Iran’s regime proclaimed on Sunday that it has broken protests which have surged across the country since December 28, declaring that “the main plotters of recent scattered riots…have been identified and arrested”.
Gen. Saeed Montazer al-Mahdi (pictured), a high-ranking official in Iran’s police, said on Sunday that a few “deceived elements” and “rioters” had breached security and damaged private and public property, but “the people and protesters who had rightful demands were separated in the minimum time possible from the organizers and those directing and the violators were identified and arrested”.
Al-Mahdi revised the official death toll to 20, including a police officer. He said detainees included those who steered a fire engine into a crowd in Doroud in western Iran, killing a father and son, and “those who disrespected Iran’s national flag”.
More than 1,800 people have been detained at some point during the demonstration, but al-Mahdi said only the “main culprits and saboteurs” were now held.
The regime, which initially did not acknowledge the demonstrations, has been anxious to portray them as solely over economic issues. That framing ignores political and social demands, including criticism of the Supreme Leader to the point of tearing down his posters and chanting “Death to the Dictator”. Protests have also challenged Iran’s interventions throughout the Middle East, including in the Syrian civil war, in Lebanon alongside Hezbollah, and in Gaza.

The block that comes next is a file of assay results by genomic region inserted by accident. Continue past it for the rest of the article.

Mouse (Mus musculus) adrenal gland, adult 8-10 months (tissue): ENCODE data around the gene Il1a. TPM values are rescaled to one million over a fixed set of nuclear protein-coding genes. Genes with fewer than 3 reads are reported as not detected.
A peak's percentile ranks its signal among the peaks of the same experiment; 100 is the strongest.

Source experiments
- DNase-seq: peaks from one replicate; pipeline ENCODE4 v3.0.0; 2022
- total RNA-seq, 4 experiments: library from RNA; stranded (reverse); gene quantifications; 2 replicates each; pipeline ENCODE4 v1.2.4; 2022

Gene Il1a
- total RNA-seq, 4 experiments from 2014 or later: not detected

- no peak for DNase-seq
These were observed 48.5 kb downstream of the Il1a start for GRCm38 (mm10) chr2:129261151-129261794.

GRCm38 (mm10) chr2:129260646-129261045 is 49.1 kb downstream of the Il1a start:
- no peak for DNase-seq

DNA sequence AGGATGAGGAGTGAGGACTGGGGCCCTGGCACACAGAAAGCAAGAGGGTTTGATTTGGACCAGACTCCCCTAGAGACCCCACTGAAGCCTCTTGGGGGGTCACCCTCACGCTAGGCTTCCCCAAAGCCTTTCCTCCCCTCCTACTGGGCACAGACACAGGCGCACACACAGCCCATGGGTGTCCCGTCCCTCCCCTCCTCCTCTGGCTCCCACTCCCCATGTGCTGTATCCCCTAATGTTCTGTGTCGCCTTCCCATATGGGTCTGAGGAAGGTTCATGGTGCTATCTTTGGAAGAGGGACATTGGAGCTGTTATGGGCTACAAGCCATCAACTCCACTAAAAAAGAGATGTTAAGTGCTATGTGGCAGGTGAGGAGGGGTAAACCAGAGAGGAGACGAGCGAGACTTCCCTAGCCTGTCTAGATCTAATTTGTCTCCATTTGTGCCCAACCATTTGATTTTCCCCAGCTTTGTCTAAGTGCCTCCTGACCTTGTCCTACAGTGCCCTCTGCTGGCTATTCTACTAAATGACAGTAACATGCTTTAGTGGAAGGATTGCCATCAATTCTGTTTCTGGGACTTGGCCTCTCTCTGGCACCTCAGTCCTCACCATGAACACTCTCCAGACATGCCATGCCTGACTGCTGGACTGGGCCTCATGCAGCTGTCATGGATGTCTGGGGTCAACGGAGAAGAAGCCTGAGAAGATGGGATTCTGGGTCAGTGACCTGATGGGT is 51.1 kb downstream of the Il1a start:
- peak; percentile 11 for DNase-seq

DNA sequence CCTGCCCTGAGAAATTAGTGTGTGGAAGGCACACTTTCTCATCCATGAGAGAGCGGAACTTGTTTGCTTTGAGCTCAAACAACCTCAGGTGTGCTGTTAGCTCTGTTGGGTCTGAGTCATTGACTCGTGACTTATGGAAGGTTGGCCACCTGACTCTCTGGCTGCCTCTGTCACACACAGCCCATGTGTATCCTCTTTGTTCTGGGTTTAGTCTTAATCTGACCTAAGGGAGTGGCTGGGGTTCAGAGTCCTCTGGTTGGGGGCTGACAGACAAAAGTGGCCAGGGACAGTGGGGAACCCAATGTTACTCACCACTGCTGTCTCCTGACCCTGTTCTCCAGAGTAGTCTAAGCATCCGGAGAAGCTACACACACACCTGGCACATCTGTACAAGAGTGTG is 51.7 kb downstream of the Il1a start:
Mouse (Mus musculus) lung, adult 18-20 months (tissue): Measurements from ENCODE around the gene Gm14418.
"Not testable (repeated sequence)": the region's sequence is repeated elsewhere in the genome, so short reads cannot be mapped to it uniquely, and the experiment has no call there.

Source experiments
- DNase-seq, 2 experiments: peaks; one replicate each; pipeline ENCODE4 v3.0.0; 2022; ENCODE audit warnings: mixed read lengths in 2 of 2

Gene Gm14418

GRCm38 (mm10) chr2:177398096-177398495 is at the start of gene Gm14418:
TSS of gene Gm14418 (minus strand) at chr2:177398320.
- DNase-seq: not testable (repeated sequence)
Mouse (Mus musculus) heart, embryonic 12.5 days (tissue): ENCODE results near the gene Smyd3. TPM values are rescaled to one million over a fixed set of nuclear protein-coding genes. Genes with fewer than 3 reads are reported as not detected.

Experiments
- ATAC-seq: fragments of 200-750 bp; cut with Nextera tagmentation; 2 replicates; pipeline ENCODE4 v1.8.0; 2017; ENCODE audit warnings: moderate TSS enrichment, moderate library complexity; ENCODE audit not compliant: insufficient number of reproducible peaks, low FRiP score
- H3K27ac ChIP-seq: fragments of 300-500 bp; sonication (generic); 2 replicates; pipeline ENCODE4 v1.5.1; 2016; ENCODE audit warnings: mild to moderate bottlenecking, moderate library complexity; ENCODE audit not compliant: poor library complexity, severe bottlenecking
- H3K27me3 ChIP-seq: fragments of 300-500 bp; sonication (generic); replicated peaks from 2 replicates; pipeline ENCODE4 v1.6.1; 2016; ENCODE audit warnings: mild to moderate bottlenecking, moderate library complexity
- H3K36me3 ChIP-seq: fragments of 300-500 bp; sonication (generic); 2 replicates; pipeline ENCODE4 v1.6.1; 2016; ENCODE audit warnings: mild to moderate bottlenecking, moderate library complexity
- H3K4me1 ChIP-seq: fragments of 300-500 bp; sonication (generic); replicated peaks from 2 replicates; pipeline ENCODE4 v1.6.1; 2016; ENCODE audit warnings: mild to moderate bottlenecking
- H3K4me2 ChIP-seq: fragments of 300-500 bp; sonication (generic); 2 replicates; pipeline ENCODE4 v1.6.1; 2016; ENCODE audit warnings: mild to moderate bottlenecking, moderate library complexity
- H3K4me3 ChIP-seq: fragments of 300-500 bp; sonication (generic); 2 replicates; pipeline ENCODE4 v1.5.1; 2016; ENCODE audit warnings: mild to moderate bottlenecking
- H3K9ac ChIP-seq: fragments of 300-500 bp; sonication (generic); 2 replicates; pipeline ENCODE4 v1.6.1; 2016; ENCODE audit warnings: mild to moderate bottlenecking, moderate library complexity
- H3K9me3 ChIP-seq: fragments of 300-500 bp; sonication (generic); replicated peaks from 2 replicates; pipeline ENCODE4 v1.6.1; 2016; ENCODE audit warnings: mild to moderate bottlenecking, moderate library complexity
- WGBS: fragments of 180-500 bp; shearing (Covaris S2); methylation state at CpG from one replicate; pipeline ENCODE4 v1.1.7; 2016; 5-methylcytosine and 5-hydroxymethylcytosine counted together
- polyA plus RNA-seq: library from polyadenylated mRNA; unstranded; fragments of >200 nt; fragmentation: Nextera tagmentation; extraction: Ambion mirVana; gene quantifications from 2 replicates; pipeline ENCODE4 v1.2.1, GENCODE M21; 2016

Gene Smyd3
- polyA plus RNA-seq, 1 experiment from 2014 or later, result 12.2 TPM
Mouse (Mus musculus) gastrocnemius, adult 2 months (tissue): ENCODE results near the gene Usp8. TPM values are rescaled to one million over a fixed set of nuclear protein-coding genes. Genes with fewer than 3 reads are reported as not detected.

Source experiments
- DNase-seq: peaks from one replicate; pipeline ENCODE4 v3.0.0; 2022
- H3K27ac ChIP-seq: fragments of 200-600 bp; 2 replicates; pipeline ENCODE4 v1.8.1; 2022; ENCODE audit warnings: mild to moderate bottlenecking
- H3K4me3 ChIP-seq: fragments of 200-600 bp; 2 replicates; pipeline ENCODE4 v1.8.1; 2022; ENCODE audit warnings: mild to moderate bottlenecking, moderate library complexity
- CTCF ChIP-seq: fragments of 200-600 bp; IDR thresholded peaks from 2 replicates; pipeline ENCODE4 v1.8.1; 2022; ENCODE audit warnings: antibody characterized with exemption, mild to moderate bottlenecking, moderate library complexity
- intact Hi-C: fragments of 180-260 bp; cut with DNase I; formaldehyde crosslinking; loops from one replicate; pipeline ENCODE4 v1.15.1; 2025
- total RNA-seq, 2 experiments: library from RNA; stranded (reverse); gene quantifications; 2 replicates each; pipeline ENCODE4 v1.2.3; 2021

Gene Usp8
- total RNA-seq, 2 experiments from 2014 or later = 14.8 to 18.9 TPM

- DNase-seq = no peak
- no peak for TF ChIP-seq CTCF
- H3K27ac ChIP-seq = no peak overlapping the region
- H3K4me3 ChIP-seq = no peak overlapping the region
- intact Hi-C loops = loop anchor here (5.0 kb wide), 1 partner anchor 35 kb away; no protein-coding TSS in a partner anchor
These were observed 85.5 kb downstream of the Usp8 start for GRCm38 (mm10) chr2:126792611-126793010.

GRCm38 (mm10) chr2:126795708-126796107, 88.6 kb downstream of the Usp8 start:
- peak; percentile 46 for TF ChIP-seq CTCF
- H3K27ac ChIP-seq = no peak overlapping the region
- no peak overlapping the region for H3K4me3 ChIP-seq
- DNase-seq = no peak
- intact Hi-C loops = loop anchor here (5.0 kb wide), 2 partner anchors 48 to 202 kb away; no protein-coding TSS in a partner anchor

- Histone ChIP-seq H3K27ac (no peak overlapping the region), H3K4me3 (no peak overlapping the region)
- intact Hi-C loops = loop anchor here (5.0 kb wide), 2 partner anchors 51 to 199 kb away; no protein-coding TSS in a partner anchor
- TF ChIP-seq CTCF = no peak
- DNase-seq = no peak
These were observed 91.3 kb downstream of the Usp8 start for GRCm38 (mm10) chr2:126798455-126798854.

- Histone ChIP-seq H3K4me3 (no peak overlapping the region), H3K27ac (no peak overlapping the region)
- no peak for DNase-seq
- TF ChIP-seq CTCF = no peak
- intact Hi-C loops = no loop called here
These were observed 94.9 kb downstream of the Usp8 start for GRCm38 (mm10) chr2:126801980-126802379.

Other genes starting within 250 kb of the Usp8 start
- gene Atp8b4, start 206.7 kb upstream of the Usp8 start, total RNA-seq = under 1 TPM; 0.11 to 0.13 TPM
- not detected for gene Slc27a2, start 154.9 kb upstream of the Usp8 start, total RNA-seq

For several days, Iranian officials, including the commanders of the Revolutionary Guards, have declared the end of protests. However, there was footage of demonstrations in at least nine cities on Saturday despite the regime’s restrictions on communications.
EU Requests Meeting with Zarif Over Protests
The European Union has requested a discussion with Foreign Minister Mohammad Javad Zarif over the protests and the regime’s response.
German Foreign Minister Sigmar Gabriel said on TV on Sunday, “Together with the EU’s Foreign Policy Chief Federica Mogherini, we agreed to invite the Iranian foreign minister, if possible next week.”
The EU has raised human rights concerns over the regime’s actions, including detention and disruptions of communications, while calling on all sides to refrain from violence.
However, with the exception of Britain, European countries in the UN Security Council were cautious last Friday about expressing condemnation through a US-drafted resolution.